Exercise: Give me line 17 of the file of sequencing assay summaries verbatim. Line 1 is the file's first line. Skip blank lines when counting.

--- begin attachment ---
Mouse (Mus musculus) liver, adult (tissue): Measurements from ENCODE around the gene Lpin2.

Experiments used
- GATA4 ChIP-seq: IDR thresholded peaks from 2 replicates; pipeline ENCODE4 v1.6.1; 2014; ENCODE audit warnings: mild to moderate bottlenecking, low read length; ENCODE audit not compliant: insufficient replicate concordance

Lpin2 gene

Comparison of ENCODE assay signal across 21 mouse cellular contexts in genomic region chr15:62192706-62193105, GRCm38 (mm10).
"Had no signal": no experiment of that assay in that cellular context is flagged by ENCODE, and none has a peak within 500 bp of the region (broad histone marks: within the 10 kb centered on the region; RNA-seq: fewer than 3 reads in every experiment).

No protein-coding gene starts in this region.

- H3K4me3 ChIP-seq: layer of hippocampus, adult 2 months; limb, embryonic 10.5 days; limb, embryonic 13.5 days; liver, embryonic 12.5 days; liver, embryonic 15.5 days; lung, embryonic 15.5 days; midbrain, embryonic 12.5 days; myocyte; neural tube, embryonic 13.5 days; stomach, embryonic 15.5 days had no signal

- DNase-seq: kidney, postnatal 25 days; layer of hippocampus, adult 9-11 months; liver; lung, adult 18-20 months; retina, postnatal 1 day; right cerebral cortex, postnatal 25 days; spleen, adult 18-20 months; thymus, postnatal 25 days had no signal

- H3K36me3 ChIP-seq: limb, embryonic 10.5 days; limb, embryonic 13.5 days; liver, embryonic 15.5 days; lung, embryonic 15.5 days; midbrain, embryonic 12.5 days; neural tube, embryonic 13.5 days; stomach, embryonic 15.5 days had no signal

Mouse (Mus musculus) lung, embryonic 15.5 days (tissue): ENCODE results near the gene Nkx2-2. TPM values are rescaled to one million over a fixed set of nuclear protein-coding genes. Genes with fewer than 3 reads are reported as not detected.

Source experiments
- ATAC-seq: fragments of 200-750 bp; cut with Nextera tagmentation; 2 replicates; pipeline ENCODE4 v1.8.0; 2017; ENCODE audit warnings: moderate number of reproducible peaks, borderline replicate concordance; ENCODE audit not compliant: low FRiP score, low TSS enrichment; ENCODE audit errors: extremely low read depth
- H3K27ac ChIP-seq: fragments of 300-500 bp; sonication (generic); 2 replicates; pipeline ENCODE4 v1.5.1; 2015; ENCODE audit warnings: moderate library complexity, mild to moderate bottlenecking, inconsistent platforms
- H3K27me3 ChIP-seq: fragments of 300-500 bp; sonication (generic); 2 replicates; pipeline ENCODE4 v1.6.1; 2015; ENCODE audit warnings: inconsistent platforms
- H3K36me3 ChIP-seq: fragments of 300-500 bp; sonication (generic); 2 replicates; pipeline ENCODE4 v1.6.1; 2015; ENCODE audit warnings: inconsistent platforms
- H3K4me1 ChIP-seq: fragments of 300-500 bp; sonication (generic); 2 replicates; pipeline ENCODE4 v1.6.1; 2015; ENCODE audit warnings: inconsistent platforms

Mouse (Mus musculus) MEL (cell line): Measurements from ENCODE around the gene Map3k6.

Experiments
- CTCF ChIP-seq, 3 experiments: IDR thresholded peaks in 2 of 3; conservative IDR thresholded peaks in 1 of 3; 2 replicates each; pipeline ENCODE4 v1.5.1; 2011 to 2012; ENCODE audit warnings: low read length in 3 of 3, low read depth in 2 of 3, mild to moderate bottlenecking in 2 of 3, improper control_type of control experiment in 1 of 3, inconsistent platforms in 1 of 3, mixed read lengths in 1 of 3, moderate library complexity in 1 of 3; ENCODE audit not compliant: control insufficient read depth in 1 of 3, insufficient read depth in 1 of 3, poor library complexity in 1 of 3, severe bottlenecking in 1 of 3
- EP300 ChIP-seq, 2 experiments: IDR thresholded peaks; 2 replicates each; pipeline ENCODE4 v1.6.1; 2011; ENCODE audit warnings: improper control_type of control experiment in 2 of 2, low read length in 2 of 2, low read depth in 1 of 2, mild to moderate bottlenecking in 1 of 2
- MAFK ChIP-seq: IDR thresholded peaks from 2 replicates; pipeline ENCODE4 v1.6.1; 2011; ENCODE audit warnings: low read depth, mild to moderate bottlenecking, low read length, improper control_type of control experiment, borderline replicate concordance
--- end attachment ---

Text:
- H3K4me1 ChIP-seq: fragments of 300-500 bp; sonication (generic); 2 replicates; pipeline ENCODE4 v1.6.1; 2015; ENCODE audit warnings: inconsistent platforms